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Study Links Environmental and Lifestyle Factors to Reproductive Problems, Infertility in Men

Male reproductive health, not only women’s age and socioeconomic influences, also to blame for declining fertility rate worldwide, review suggests

Bethesda, Md. (December 8, 2015)—Environmental and lifestyle factors are damaging men’s reproductive health and may be playing a large role in decreasing fertility rates in industrialized countries, a new study in Physiological Reviews reports. Socioeconomic influences and female reproductive health cannot solely be blamed for higher incidences of infertility, the study supports.

A team of experts in reproductive medicine from Denmark, Finland and the U.S. reviewed the available population and animal studies on reproductive health, examining incidences of testicular cancer and male organ development disorders, testosterone level, sperm quality, ratio of male-to-female children born, frequency of childlessness and demand for assisted reproductive techniques. The researchers examined factors that could affect reproductive health: gene mutations, which are changes in the gene caused by alterations in the DNA code; gene polymorphisms, which are variations of the same gene; epigenetic changes, the alteration of the gene due to changes in how the DNA code is read; and environmental and modern lifestyle factors, including exposure to chemicals, occurrence of traumatic events, fitness and nutrition.

The analysis showed that poor semen quality contributed to increases in infertility and use of assisted reproductive technology. It also revealed higher incidences of testicular cancer worldwide with the greatest frequency in countries with Caucasian populations. Lower levels of testosterone in men and increased occurrence of congenital abnormalities of reproductive organs in male newborns were also observed.

“I was surprised that we found such poor semen quality among young men ages 20 to 25,” says lead researcher Niels Skakkebaek of the University of Copenhagen in Denmark. “We found that the average man had more than 90 percent abnormal sperm. Normally, there would be so many sperms that a few abnormal ones would not affect fertility. However, it appears that we are at a tipping point in industrialized countries where poor semen quality is so widespread that we must suspect that it results in low pregnancy rates.”

Many of the male reproductive problems could be detected in utero. While the reproductive problems could arise from genetic changes, “recent evidence suggests that most often it is related to environmental exposures of the fetal testis,” the researcher team wrote.

“Since the disorders in male genitals are increasing in a relatively short period of time, genetics cannot explain this development,” Skakkebaek says. “There is no doubt that environmental factors are playing a role and that endocrine [hormone]-disrupting chemicals, which have the same effect on animals, are under great suspicion. The exposure that young people are subjected to today can determine not only their own, but also their children’s, ability to procreate.”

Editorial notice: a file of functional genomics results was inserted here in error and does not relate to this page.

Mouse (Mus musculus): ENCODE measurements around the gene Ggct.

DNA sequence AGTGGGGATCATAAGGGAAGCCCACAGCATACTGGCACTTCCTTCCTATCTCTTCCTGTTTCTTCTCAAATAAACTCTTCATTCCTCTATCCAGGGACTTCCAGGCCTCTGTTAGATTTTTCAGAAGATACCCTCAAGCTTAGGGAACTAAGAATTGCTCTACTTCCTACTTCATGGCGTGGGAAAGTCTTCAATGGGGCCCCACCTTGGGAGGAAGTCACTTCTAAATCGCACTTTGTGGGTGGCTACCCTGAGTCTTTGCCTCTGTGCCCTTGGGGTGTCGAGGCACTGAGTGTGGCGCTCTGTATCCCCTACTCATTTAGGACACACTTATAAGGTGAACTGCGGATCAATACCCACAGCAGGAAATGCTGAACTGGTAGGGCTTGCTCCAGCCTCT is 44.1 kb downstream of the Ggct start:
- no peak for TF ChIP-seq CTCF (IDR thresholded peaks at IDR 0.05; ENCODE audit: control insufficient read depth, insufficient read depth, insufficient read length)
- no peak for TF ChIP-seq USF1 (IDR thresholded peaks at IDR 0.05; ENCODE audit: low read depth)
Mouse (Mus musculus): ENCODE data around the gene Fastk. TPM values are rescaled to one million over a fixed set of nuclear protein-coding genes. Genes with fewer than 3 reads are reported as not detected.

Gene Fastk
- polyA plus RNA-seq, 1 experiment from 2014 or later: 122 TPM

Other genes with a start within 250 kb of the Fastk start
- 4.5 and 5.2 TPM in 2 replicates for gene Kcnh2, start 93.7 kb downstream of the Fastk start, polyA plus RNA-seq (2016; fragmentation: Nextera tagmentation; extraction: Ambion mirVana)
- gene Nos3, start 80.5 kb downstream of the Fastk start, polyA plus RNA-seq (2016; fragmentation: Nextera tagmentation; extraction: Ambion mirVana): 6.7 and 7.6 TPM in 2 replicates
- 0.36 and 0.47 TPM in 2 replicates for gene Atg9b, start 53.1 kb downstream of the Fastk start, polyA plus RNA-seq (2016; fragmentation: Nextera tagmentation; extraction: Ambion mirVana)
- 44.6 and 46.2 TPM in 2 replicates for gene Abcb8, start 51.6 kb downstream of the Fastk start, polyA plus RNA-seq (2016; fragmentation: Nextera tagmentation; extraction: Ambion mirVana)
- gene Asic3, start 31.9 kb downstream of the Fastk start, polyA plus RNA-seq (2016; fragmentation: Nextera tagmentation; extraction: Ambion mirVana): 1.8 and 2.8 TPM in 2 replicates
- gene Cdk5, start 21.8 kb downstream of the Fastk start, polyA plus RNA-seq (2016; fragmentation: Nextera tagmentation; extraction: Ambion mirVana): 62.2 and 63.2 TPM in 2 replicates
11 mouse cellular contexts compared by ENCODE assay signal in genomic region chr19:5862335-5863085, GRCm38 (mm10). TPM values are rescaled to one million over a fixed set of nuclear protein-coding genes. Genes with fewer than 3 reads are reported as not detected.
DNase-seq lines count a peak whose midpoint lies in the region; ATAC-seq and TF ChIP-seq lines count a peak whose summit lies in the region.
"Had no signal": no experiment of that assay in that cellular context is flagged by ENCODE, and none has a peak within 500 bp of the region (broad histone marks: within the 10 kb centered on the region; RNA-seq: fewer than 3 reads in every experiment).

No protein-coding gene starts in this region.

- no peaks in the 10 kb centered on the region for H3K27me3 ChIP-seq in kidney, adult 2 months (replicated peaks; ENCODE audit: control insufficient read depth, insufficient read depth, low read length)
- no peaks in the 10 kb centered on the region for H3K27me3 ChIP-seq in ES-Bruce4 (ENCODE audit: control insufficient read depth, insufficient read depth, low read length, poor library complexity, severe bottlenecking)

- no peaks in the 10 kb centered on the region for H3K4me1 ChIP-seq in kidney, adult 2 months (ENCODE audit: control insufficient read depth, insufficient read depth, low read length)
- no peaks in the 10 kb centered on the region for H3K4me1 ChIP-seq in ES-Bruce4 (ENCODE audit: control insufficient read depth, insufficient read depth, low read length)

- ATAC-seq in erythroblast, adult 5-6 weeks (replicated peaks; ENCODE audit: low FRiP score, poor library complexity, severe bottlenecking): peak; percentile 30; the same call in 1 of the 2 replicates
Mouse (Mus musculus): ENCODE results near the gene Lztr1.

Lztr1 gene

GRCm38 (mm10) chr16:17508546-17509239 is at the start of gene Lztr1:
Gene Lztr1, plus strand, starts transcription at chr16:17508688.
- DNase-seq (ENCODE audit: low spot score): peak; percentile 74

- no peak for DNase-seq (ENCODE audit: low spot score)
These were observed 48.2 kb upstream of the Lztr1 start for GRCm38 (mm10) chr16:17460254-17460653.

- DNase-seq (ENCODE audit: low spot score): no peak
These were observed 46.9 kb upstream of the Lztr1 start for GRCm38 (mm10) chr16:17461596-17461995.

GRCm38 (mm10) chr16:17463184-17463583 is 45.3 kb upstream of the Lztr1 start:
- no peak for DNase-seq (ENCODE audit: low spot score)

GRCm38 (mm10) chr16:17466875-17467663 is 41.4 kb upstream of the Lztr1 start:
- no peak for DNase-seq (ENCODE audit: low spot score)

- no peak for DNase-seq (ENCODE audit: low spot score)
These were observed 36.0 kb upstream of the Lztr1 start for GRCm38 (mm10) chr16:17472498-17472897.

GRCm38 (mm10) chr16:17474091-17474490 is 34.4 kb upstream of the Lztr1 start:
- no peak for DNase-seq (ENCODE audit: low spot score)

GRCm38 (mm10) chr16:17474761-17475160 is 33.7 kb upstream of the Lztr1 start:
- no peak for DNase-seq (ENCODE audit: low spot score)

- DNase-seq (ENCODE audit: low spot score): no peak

According to Skakkebaek, the study has significant public health implications. “Governments in industrialized countries seem much more interested in the current economic aspects of low birth rates and do not see the writing on the wall for the long-term environmental effects on our population’s ability to reproduce.

“I am also surprised that the media still subscribe to the idea that low fertility rates are a result of socio-economic factors and do not make the connection between subfertility and the booming in vitro fertilization industry, which suggests a role of infertility,” Skakkebaek says. “The only biological factor that currently comes up in the media and in demographic papers is the role of the age of delivering women. Age does indeed play a role. However, the situation is more complex. We found in our analysis that the average age of a delivering woman in Denmark in 1901 was the same as today, suggesting that delayed childbearing alone cannot explain the current trends.”

More research in reproductive medicine needs to be done to understand and address the declining fertility rates, according to Skakkebaek. “If socioeconomic factors alone were behind the current trends, they could be reversed by political measures. On the other hand, if our populations have become less fertile or more people even have become infertile, it is a much bigger problem for our societies. Only biomedical research can identify and solve the problems.”

The article “Male Reproductive Disorders and Fertility Trends: Influences of Environment and Genetic Susceptibility” is published in Physiological Reviews.

NOTE TO JOURNALISTS: To schedule an interview with a member of the research team, please contact the APS Communications Office or 301-634-7209. Find more research highlights in the APS Press Room.

Physiology is the study of how molecules, cells, tissues and organs function in health and disease. Established in 1887, the American Physiological Society (APS) was the first U.S. society in the biomedical sciences field. The Society represents more than 10,500 members and publishes 15 peer-reviewed journals with a worldwide readership.

 


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